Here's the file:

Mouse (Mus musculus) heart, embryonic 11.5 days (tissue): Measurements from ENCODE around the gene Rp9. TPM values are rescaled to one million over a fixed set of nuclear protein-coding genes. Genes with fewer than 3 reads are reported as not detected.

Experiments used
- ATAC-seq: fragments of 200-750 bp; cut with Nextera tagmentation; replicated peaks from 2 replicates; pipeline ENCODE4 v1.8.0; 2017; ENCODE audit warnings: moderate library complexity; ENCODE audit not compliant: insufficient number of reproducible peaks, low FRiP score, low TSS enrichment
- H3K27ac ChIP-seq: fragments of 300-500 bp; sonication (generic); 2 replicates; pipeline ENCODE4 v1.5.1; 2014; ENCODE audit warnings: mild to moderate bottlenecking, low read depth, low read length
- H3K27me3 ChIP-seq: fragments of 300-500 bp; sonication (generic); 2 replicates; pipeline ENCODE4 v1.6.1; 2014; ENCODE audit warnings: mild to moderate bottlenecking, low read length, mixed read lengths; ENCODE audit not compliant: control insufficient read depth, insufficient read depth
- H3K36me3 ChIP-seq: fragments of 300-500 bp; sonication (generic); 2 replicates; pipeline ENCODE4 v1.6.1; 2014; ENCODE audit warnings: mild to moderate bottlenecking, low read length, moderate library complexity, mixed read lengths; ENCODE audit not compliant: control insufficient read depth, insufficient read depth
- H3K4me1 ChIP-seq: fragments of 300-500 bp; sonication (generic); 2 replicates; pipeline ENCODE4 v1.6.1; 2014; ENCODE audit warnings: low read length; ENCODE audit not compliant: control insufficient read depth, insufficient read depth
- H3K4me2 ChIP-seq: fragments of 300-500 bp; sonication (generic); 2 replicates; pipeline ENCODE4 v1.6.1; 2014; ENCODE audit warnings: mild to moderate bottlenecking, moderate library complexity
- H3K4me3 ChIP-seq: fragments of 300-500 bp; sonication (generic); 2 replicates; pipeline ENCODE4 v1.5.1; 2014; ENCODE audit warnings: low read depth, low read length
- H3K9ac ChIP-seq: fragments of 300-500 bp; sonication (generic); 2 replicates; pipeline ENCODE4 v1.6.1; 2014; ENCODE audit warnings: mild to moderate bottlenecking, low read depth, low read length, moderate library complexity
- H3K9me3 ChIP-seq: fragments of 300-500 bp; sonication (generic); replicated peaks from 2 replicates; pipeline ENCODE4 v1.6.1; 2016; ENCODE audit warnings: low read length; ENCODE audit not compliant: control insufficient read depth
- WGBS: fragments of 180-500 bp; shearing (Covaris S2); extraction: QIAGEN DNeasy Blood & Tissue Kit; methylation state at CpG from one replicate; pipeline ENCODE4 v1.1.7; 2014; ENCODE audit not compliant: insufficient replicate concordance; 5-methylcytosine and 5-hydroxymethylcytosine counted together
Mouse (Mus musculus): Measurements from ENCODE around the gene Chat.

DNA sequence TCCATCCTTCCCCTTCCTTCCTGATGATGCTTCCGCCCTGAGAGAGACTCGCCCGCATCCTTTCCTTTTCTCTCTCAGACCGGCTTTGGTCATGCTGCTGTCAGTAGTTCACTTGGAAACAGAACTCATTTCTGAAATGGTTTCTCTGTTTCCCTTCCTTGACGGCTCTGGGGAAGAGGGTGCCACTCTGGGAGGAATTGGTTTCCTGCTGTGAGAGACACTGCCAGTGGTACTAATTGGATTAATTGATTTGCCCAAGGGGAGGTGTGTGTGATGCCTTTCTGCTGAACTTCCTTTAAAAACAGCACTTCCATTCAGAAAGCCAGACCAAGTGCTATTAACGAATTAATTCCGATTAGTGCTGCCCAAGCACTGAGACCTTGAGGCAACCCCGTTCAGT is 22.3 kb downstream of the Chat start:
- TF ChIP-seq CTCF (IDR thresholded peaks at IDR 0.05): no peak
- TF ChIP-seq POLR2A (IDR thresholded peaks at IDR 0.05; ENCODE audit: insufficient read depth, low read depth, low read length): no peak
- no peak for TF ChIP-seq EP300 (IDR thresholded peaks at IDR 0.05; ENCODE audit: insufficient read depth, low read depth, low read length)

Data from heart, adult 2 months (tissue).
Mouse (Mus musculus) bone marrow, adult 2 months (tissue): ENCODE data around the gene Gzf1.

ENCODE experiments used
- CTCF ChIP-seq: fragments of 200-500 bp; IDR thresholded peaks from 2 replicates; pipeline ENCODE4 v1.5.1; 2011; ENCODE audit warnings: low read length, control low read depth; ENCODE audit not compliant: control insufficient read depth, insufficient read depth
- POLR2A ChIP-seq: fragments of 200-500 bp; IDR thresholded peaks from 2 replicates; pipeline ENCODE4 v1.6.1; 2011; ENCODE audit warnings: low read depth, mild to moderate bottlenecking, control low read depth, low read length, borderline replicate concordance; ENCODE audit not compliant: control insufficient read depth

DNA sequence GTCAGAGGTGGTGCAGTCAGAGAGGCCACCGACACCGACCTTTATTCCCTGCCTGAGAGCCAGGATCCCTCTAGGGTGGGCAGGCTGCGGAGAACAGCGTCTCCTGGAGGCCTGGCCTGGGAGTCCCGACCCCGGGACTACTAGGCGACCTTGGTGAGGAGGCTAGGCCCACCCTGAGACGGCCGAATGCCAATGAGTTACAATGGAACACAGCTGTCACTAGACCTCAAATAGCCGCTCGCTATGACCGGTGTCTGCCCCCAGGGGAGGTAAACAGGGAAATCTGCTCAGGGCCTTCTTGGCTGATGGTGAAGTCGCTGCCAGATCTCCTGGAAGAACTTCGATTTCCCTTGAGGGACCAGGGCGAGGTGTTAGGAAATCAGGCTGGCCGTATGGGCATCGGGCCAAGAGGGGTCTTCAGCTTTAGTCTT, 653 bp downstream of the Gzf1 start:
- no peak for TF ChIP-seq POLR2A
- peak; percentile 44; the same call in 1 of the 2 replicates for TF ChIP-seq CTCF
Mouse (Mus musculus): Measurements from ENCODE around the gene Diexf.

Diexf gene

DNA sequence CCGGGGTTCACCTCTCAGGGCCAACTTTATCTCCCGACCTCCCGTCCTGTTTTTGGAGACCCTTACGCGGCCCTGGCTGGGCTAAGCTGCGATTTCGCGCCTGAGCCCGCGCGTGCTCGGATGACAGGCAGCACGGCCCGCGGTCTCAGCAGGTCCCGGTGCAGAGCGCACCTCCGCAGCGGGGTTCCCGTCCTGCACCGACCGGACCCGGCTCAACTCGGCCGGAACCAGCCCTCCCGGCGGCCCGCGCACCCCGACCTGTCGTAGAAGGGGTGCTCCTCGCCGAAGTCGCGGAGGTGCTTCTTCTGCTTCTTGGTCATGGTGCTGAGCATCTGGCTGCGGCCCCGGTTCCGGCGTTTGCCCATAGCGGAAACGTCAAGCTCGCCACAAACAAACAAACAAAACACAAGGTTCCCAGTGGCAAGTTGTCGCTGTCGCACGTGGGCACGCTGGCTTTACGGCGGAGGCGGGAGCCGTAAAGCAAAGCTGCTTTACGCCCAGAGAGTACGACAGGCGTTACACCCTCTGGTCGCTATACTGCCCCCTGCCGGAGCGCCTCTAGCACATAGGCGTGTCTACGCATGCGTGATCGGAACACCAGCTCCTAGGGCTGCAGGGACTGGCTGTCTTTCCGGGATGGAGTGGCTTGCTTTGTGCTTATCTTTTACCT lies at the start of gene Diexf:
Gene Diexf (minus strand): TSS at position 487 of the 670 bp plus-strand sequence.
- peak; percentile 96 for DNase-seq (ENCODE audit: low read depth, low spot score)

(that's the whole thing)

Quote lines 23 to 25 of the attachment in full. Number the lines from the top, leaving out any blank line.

DNA sequence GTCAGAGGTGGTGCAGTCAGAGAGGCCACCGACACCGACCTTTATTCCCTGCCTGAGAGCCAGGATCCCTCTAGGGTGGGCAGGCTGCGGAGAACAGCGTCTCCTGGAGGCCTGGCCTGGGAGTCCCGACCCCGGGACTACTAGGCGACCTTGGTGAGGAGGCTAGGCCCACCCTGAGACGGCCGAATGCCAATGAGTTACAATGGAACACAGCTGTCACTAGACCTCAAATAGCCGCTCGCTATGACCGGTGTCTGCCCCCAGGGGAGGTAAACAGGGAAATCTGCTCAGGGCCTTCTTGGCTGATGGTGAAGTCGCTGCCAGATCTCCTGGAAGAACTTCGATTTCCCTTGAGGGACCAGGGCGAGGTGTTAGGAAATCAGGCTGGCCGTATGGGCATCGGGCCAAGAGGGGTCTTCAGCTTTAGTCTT, 653 bp downstream of the Gzf1 start:
- no peak for TF ChIP-seq POLR2A
- peak; percentile 44; the same call in 1 of the 2 replicates for TF ChIP-seq CTCF